Letter from the President: A Small Garden
November 13, 2023
Dear CVRAN Community,
Greetings. Imagine yourself a plant in a garden. All around you other plants are growing, clustering, and the fruit and the blooms emerging, or in this season preparing for a season of hibernation. From your unique position you cannot see the borders of the garden, nor know what plant will emerge next. You cannot see what the garden looks like from outside, nor predict what it will look like in another season, or another year. All of us at CVRAN are like one of these plants. We are all a part of a garden that extends beyond what we imagine and grows in organic, and sometimes unplanned ways. Plants in this garden do grow fruit and have beautiful blooms, along with the struggles that are part of any life. The garden is noticed by passersby, and it changes the landscape. Sometimes this garden can seem big to us, but it is also very small in terms of what is needed. If only there were some way to see this little garden from above.
If we could see it from above, it would be a small dot on the landscape of Vermont, an area into which there is now a stream of immigration. One person said of her institution, “Last year we had 3 immigrants coming to our door; now we have 30.” Head Start programs, schools, clinics, churches, food shelves are all noticing the influx of persons many of whom are from Mexico, Ecuador, Venezuela, and other Central and South American countries. Politicians are noticing this issue. Tracy Dolan, the director of the Vermont State Refugee Office who works with both the Afghan and Ukranian refugees coming into Vermont, also takes an interest in asylum seekers and urged the Vermont New Hampshire Asylum Seekers Action Network (of which CVRAN is a part) to apply for a grant to help these asylum seekers get paperwork, get trained, and enter the Vermont work force. Vermont legislators are passing laws to assist asylum seekers and others find affordable housing. The City of Montpelier awarded a grant to our Affordable Housing Committee to help procure housing for some of the refugee families wishing to stay in Montpelier. Private foundations such as The Vermont Community Loan Fund and the CANADAY Family Charitable Trust have given grants to our group. CVRAN itself had a listening session with medical and educational service providers to hear their concerns about meeting the needs of this increasing number of immigrants, even though we do not work with all of them. From there, we hope, advocacy of various sorts will be emerging.
So, attention, and some grants have made their way to CVRAN. What are we doing with this attention and this money? How is CVRAN meeting the needs of asylum seekers and refugees? Unlike a food shelf or Adult Basic Education we do not provide a single service to many people. Instead we use the wrap-around model, helping a much smaller set of individuals or families navigate the many steps from arrival all the way through to a work permit, and perhaps someday asylum status. It is amazing the number of steps there are to getting established, and how we have had to grow as an organization to meet the needs.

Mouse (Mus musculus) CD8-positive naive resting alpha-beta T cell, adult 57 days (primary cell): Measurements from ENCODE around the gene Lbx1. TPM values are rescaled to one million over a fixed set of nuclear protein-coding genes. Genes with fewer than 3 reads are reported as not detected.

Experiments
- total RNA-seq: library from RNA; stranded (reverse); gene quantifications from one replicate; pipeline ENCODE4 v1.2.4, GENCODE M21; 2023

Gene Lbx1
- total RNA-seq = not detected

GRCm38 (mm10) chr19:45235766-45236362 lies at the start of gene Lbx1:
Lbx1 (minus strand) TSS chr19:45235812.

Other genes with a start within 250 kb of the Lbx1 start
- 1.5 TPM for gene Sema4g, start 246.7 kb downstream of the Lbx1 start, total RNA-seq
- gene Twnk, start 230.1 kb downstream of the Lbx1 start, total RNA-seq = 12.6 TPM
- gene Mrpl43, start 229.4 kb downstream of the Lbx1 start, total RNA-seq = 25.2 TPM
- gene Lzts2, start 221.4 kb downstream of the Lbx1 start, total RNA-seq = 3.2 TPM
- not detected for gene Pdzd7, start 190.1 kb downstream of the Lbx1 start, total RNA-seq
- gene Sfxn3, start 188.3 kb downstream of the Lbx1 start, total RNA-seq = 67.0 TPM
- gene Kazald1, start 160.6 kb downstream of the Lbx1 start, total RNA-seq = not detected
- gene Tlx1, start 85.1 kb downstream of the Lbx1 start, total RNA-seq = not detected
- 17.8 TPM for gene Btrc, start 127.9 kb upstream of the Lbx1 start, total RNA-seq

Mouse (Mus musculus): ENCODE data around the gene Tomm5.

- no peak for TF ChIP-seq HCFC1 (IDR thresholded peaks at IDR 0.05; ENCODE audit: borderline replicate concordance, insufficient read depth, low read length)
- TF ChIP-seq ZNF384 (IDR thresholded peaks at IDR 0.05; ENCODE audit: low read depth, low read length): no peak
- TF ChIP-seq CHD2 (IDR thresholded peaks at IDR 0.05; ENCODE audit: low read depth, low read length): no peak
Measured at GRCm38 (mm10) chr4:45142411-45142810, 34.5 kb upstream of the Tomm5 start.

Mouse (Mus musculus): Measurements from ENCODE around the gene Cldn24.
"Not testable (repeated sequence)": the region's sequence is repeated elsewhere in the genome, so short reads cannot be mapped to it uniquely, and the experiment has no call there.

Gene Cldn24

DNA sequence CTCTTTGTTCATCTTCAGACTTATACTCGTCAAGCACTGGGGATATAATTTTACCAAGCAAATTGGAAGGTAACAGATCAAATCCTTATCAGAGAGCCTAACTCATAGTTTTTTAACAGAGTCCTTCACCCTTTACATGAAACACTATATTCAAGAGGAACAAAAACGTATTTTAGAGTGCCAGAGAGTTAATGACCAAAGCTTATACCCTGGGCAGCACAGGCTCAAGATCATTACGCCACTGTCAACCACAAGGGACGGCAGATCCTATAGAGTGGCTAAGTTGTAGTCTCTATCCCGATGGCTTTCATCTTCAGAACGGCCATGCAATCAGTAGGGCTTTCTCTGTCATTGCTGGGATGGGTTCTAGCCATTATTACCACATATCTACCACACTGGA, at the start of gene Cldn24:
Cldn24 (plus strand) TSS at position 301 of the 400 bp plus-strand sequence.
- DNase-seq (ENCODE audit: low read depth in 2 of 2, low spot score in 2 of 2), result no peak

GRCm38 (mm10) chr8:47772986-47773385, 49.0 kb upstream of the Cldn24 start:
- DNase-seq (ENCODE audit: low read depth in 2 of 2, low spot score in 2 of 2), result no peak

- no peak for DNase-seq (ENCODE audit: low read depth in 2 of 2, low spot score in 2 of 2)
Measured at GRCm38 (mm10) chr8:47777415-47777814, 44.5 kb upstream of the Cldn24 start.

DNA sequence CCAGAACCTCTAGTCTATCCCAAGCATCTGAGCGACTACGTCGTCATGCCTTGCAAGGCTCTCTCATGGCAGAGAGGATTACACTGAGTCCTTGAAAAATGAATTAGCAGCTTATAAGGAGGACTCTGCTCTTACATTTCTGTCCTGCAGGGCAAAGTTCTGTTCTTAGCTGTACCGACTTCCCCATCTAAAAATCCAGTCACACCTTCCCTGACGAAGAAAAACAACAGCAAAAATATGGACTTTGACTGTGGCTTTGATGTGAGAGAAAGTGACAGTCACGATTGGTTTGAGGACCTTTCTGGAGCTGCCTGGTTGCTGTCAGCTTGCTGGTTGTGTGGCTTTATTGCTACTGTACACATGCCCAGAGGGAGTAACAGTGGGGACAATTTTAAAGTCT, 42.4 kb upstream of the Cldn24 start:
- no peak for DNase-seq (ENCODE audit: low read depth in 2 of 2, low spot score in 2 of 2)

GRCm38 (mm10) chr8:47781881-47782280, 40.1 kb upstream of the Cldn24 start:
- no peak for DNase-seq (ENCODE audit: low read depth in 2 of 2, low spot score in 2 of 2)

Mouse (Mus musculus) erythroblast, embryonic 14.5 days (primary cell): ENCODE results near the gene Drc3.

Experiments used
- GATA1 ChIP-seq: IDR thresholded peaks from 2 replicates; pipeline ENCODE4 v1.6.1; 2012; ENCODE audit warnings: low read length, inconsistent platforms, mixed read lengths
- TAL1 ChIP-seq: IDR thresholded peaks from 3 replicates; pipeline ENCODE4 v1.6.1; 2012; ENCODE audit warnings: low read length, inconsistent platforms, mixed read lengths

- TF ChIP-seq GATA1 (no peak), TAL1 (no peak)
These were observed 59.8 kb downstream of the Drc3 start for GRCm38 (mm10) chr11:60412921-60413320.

We now have a committee to select new guests, a committee to look at interim housing, and a committee to look at longer term affordable housing. We have teams to support the needs of each guest, developing a plan with the new arrivals that is suited to their own unique goals and needs. We average 2 ½ years of services per new Vermonter before that person is totally independent. While refugees are able to get a work permit in a more timely fashion, the asylum seekers have quite a long time before they can receive theirs – usually over a year. Meanwhile CVRAN finds housing for them, makes many medical appointments, gives transportation to appointments, English classes, and schools or training, and links them to legal help. The number of people we can serve is only limited by the housing we can find, the volunteers who will be part of a support team, and the money that we raise. As you know we are a completely volunteer group at this point, except for one part-time employee. Look around you, and see the many ways newcomers and volunteers work together, often in new ways, to create a constantly growing garden of opportunity.
Please look over our website, cvran.org, if you would like to become a member, volunteer with newcomers, join a committee, or help raise money. We always are looking especially for new host families, and soon we will also be looking for amateur or professional artists who would like to be part of our March Arts Marathon, since initial planning starts in the winter. Add your wisdom about what can be done and how to do it. Become involved and richly rewarded by new cross-cultural friendships. Be a part of this organic garden.